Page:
Despite high levels of connectivity during the wet season, very little dispersion of A. macleayi occurs between adjacent catchments. This has been backed up by studies showing a high degree of genetic diversity between catchments. As a result, this species is unable to rapidly recolonise areas after a disturbance and it has been recommended that any conservation of the species should be on a catchment-by-catchment basis rather than across its entire range.

Breeding and lifecycle

Ambassis macleayi is a moderately fecund fish with large females producing up to around 2,300 small (0.3 mm) eggs which expand on contact with water. A. macleayi is an obligate plant spawner, with the eggs adhering to aquatic vegetation as they descend through the water column. The fish spawn in batches of several hundred eggs over a period of a week. The eggs hatch in 21–23 hours at 25–28 °C (77–82 °F). The newly hatched larvae are poorly developed but mature quickly, are around 1.5–1.6 millimetres (0.059–0.063 in) on hatching and 2.25–2.5 millimetres (0.089–0.098 in) at first feeding after only three days, and having absorbed the yolk sac after just two days. The young fry attain a length of around 10 millimetres (0.39 in) upon completion of metamorphosis at 18 days. Reports vary as to the age at maturity, with some claiming 3 months and others 12 months. Spawning occurs all year round with a slight increase at the beginning of the wet season.


A. macleayi are classified as microcrustacivores (eaters of micro crustaceans). The diet generally contains about 70% tiny cladoceran crustaceans known as water fleas, with about 20% of the diet being aquatic insects, especially chironomid larvae. This ratio is reportedly quite different in the Normanby River, where cladocerans make up only 10% of the diet compared to around 70% chironomids. The species demonstrates a flexible foraging strategy with stomach contents including aerial and terrestrial invertebrates, small fish, other microinvertabrates, terrestrial plant matter and algae as well up to 15% unidentifiable material. Studies have shown that like other species of a similar size, A. macleayi will only patrol areas of open water with low predator count of such species as barramundi and Neoarius midgleyi. It is otherwise confined to areas of heavy cover and is often found in turbid water.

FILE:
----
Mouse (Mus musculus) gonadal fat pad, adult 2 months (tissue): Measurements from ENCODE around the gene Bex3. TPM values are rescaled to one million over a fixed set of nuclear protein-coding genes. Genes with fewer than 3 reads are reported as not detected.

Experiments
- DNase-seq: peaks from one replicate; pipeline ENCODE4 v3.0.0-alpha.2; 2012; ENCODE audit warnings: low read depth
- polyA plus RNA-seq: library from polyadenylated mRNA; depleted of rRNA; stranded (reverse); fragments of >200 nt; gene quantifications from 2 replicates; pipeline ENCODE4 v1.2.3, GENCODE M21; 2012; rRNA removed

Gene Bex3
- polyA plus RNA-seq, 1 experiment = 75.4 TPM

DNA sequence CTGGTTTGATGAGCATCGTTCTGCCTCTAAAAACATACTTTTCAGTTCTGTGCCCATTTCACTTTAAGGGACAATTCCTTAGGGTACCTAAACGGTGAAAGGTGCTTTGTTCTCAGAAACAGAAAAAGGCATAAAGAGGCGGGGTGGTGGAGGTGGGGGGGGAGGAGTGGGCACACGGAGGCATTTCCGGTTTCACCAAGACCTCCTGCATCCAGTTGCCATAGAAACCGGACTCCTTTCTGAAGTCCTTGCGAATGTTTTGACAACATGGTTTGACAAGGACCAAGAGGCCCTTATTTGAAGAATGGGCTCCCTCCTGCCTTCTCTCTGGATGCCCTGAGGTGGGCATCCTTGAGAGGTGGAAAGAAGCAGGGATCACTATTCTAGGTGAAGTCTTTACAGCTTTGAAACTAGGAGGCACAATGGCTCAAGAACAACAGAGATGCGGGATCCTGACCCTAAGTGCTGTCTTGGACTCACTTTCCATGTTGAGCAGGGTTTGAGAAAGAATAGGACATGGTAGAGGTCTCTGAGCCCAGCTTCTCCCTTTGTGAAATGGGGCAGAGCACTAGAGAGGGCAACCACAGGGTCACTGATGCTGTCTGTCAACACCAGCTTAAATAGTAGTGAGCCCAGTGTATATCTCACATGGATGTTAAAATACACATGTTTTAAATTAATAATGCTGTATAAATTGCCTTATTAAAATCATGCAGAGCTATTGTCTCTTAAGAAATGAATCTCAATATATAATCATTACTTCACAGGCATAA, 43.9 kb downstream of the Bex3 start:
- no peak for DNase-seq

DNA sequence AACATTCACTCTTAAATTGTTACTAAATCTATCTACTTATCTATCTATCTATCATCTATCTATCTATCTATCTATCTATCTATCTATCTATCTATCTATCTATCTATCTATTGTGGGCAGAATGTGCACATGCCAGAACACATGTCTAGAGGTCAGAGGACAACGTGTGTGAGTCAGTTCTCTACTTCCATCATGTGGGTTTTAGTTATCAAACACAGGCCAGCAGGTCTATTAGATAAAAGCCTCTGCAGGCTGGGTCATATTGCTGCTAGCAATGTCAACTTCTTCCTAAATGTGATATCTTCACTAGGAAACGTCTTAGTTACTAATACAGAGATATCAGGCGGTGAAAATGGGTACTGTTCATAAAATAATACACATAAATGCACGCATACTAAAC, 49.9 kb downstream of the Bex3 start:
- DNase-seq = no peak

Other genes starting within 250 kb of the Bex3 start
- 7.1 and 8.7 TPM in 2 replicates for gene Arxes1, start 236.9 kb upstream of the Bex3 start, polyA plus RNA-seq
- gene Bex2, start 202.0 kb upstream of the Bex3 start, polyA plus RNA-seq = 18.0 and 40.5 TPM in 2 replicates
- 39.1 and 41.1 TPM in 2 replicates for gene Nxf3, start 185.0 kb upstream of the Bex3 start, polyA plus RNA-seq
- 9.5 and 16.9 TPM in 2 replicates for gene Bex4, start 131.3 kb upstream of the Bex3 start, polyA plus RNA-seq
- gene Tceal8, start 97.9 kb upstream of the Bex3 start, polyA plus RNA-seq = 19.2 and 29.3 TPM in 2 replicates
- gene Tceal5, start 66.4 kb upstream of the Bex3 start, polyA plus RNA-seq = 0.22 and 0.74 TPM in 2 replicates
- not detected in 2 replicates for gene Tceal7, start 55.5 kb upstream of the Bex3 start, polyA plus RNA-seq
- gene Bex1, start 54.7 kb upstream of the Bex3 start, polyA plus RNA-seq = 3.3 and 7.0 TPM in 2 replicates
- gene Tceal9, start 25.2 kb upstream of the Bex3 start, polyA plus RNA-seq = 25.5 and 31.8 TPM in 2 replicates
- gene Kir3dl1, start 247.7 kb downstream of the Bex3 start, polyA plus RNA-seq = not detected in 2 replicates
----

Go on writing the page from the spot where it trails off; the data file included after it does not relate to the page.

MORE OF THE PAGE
Relationship with humans

The species may be kept as an aquarium fish with a temperature range of 22–34 °C (72–93 °F), pH from 6.0 to 9.7, and hardness around 100 ppm. In Queensland there is a possession limit of 20 individuals for this species. A. macleayi is non-aggressive and suitable for larger community tanks and coexists well with other fish that are not small enough to be considered prey. A naturally schooling fish, it is reportedly best kept in a group of six or more. Occasional live feed, such as brine shrimp or daphnia, is recommended by the Australia New Guinea Fishes Association.

The Queensland Government recommends Macleay's glassfish for mosquito control in dams within the Gulf of Carpentaria drainage division. In 1991 a study noted that A. macleayi was one of three species of freshwater fish most suitable for Uranium toxicity testing in freshwater environments in northern Australia.

Conservation status

This fish is classified as least concern by the International Union for Conservation of Nature on their Redlist. A wide tolerance of poor water conditions and wide distribution, although patchy in parts, make the populations of A. macleayi resilient. There is, however, the potential for harm from extreme reduction in water quality from such threats as feral pig foraging (increasing the turbidity of waterways thus reducing the light available for aquatic plant growth) and infestation by exotic plants such as water hyacinth.